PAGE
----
With the BOCS sniffing around for money, it might be important to consider the letter Robley Jones, legislative Laison for VEA (Virginia Education Association) sent out this morning regarding  the Education Jobs Fund:

(and it did say Dear Moon-howler:)  

The manner in which the health of the state budget is presented can be most confusing. Trumpets ring as we declare a surplus; but the fact is that for the first time in 50 years, General Fund revenues have declined for two years in a row. The surplus just means that revenues exceeded projections, and a loss was projected.

You will also hear glowing words about the additional $18 million in funding for our schools from sales tax revenues. Sounds good, but sales tax revenues supplant required state and local spending. This $18 million does not add an additional penny for our schools.

But, enough ranting — I have two important things to call your attention to.

First, thanks to an incredible lobby effort by NEA. An effort that many of us participated in, $249.5 million from the Education Jobs Fund is heading our way. By the way — Senators Warner and Webb and Representatives Boucher, Connolly, Moran, Nye, Perriello and Scott voted in favor of this appropriation. Representatives Cantor, Forbes, Goodlatte, Wittman and Wolf voted against the Education Jobs Fund.

This morning the Secretary of Finance, Richard D. Brown, explained to the money committees of the General Assembly how this money can be used:

“School districts must use these funds to pay the salaries and benefits of teachers, school administrators, and other essential staff.

— The funds can be used to recall or rehire former employees, retain existing employees, and hire new
employees to ensure that students receive vital education and related services.

— These funds may not be used for general administrative expenses, overhead, or other support services by school districts.”

Please be vigilant in watching how your local school board and board of supervisors or city council use these funds.

Second, the State Superintendent of Public Instruction will be sending a memo to your superintendent that reads, in part as follows:

“If temporary furloughs are imposed, the school division should not adjust the required contributions to the Virginia Retirement System (including group insurance contributions). Employees’ service credit and salary information reported to the Virginia Retirement System may not be adjusted for the unpaid furlough time. This will ensure that an employee’s average creditable compensation for retirement and life insurance benefits will not be adversely affected and insures that VRS receives the requisite contributions to fund these benefits.”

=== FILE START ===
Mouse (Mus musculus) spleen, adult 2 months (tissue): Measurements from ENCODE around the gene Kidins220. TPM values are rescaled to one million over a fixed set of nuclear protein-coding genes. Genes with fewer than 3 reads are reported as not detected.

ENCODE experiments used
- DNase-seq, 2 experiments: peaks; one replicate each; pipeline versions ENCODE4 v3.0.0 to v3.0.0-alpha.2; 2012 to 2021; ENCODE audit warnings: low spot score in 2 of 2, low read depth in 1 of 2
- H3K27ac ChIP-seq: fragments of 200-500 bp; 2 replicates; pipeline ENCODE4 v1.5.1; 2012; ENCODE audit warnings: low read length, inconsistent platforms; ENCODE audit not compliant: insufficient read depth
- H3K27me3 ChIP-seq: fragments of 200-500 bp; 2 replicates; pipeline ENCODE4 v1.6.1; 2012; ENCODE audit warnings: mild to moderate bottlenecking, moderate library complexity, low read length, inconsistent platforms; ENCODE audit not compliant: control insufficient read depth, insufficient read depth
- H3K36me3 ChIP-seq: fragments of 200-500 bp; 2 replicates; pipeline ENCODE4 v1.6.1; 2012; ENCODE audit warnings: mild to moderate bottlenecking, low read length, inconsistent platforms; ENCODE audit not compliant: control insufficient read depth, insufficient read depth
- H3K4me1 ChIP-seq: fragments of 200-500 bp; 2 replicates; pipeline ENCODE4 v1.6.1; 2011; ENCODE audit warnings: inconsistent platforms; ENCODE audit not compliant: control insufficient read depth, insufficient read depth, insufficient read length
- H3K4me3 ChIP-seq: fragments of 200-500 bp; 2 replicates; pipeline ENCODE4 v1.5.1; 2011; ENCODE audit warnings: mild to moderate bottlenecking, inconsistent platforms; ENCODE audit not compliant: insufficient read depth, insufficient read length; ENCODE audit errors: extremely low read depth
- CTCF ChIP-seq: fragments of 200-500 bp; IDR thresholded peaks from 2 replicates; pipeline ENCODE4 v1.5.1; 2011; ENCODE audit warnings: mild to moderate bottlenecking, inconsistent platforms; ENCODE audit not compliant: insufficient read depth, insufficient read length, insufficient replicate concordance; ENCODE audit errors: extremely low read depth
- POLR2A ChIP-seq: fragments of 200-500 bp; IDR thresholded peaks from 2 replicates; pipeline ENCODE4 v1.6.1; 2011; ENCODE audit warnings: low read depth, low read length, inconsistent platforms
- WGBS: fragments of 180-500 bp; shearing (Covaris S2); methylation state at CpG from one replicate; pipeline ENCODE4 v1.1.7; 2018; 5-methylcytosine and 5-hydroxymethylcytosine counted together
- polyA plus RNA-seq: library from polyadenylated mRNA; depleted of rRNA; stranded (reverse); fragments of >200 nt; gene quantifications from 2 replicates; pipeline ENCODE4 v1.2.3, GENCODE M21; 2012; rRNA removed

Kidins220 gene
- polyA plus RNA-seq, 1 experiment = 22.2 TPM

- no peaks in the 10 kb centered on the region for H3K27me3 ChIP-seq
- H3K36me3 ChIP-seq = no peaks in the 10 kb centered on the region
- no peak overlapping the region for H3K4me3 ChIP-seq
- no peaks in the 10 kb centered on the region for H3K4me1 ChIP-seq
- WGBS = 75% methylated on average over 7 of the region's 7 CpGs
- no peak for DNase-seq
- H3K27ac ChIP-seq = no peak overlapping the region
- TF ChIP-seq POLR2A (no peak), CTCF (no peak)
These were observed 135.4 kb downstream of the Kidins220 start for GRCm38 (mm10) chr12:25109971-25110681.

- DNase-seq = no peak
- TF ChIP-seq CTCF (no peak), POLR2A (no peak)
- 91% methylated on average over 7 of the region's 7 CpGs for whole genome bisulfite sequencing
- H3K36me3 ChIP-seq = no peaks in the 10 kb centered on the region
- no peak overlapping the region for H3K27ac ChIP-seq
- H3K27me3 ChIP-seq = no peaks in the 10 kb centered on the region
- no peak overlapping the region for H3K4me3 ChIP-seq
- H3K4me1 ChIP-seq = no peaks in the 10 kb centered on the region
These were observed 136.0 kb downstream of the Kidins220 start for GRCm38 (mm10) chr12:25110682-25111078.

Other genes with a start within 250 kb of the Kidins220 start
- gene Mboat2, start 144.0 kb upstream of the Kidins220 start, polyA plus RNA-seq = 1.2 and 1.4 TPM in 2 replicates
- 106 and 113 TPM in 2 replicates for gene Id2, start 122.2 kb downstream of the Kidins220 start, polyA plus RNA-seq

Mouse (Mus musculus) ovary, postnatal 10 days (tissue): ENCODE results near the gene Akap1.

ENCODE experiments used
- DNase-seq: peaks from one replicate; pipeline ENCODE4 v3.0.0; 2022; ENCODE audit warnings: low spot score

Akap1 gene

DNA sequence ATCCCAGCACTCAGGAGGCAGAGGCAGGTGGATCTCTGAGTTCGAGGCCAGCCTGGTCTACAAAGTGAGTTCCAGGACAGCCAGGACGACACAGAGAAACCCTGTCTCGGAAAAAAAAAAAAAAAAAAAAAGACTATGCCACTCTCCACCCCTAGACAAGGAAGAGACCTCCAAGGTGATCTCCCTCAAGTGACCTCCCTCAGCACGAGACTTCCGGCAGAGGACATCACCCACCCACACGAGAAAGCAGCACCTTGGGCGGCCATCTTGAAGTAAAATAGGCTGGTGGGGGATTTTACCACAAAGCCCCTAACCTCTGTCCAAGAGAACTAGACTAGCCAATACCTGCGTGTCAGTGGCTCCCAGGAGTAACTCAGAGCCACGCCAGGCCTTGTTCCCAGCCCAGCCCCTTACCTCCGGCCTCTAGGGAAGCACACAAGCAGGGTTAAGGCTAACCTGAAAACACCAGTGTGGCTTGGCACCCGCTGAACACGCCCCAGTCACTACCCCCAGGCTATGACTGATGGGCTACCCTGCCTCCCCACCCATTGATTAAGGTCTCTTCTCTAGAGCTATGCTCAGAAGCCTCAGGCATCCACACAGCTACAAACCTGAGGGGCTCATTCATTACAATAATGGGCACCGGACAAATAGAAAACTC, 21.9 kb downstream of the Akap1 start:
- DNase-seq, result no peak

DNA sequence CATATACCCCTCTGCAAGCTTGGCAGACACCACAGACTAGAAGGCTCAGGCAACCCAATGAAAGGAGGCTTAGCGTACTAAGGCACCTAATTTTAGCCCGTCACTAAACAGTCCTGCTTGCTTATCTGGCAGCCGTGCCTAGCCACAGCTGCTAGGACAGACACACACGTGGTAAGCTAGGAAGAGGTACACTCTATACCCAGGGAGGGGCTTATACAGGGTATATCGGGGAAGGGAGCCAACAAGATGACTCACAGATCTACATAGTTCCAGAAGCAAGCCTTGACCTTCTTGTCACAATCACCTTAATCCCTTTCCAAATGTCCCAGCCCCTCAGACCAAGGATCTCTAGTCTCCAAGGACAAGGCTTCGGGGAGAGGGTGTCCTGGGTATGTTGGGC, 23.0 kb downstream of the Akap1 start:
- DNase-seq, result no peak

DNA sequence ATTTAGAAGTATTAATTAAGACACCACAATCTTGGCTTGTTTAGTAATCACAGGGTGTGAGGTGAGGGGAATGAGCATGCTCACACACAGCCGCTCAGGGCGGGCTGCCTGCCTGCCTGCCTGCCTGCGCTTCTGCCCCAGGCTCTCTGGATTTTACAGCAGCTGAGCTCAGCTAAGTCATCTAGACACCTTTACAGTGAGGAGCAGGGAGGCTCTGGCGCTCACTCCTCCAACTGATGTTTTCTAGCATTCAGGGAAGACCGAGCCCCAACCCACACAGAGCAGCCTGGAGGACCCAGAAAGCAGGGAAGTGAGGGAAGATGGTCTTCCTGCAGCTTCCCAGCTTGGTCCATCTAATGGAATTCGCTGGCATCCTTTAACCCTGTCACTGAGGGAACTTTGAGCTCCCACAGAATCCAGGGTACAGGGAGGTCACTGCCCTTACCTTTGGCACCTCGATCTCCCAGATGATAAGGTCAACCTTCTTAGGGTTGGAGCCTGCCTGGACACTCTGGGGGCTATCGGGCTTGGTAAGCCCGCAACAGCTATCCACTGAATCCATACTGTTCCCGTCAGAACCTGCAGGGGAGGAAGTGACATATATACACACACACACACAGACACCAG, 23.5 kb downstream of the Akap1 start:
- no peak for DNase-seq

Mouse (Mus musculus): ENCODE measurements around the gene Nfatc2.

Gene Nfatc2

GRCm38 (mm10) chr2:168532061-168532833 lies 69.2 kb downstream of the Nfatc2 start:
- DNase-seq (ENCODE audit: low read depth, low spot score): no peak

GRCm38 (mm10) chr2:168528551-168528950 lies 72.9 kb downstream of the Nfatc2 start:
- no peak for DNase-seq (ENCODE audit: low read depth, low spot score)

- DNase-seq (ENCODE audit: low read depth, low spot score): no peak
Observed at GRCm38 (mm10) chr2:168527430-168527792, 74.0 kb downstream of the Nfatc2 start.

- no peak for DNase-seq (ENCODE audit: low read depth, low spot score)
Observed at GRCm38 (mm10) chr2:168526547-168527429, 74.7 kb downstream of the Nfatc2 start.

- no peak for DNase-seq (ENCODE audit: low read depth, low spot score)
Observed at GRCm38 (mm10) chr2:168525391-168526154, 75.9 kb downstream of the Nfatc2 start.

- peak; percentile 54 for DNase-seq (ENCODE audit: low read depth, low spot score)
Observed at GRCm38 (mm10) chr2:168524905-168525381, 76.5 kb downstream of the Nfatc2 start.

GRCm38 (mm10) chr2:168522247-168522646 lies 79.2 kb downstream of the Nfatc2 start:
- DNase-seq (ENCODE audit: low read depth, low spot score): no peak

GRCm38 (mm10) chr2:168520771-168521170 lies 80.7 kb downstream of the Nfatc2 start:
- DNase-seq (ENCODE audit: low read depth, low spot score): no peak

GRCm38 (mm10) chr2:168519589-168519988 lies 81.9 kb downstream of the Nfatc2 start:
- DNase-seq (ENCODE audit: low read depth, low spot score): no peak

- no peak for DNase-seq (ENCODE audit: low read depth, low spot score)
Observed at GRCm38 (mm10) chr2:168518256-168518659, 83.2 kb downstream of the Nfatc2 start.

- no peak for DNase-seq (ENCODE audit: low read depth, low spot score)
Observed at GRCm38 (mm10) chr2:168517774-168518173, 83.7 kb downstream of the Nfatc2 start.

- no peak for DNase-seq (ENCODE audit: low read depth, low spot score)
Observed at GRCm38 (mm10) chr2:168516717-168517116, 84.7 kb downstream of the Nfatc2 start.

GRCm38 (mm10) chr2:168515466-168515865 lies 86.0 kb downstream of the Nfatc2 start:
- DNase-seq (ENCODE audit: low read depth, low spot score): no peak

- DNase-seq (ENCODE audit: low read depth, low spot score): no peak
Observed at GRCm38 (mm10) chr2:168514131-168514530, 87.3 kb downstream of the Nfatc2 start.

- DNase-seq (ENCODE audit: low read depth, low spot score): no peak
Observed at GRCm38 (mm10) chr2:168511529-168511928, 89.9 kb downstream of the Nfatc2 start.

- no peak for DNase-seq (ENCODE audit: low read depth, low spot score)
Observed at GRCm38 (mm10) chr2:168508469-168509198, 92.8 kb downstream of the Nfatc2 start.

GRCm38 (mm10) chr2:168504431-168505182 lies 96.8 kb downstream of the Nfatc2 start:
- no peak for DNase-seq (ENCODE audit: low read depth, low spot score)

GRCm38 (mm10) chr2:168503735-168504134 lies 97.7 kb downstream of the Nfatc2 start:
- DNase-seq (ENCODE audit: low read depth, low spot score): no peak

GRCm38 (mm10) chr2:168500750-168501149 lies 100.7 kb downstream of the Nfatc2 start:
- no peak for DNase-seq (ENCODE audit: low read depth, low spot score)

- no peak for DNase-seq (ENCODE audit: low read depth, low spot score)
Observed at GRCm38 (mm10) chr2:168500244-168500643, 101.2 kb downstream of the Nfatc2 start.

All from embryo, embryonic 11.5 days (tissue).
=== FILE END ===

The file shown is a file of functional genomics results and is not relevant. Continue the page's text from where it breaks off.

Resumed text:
We have worked with the administration to try to ensure that if you were to be furloughed that it would not reduce your ultimate retirement benefit. If your board furloughs employees, please watch to see that the Superintendent’s advice is honored.

As you know VEA opposes both furloughs and salary reductions.

Thank you,
Robley Jones

Generally speaking, we have a very consciencious school board here in Prince William County. However, as elections draw closer (November, 2011) there is a tendency amongst mere mortals to please the voters a little more. While the BOCS can’t touch the funds directly, they do have some control over what they allocate to the school board. (well you just got X so we can subtract that off your total kind of mentality)

Just another example of VEA standing up for education. Thanks Mr. Jones.

The more rural school districts have been hit extremely hard by the recession. Prince William has been hit hard. Unfortunately, I fear bad blood if PW teachers and staff get another raise while regular county employees go a third year without raises. (If they don’t work for a supervisor.)

2 Thoughts to “VEA’s Robley Jones Update: 2 Good Reasons to Watch Your School Board’s Deliberations”

  1. Need to Know

    The Education Jobs Fund legislation also ended the Cobra subsidy that is the only way many unemployed people are getting health care coverage now. I know people who are benefitting from this program. Many will lose health care coverage because they will not be able to afford Cobra from their former employer without the subsidy, or buying coverage on their own. It has made a big difference for many people.